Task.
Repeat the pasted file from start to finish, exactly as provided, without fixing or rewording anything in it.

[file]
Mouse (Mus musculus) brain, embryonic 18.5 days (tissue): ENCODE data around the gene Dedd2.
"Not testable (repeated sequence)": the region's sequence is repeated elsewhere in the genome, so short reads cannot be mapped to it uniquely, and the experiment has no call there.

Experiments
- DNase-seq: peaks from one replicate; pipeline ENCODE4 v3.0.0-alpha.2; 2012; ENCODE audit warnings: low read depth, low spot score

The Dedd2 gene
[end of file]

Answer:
Mouse (Mus musculus) brain, embryonic 18.5 days (tissue): ENCODE data around the gene Dedd2.
"Not testable (repeated sequence)": the region's sequence is repeated elsewhere in the genome, so short reads cannot be mapped to it uniquely, and the experiment has no call there.

Experiments
- DNase-seq: peaks from one replicate; pipeline ENCODE4 v3.0.0-alpha.2; 2012; ENCODE audit warnings: low read depth, low spot score

The Dedd2 gene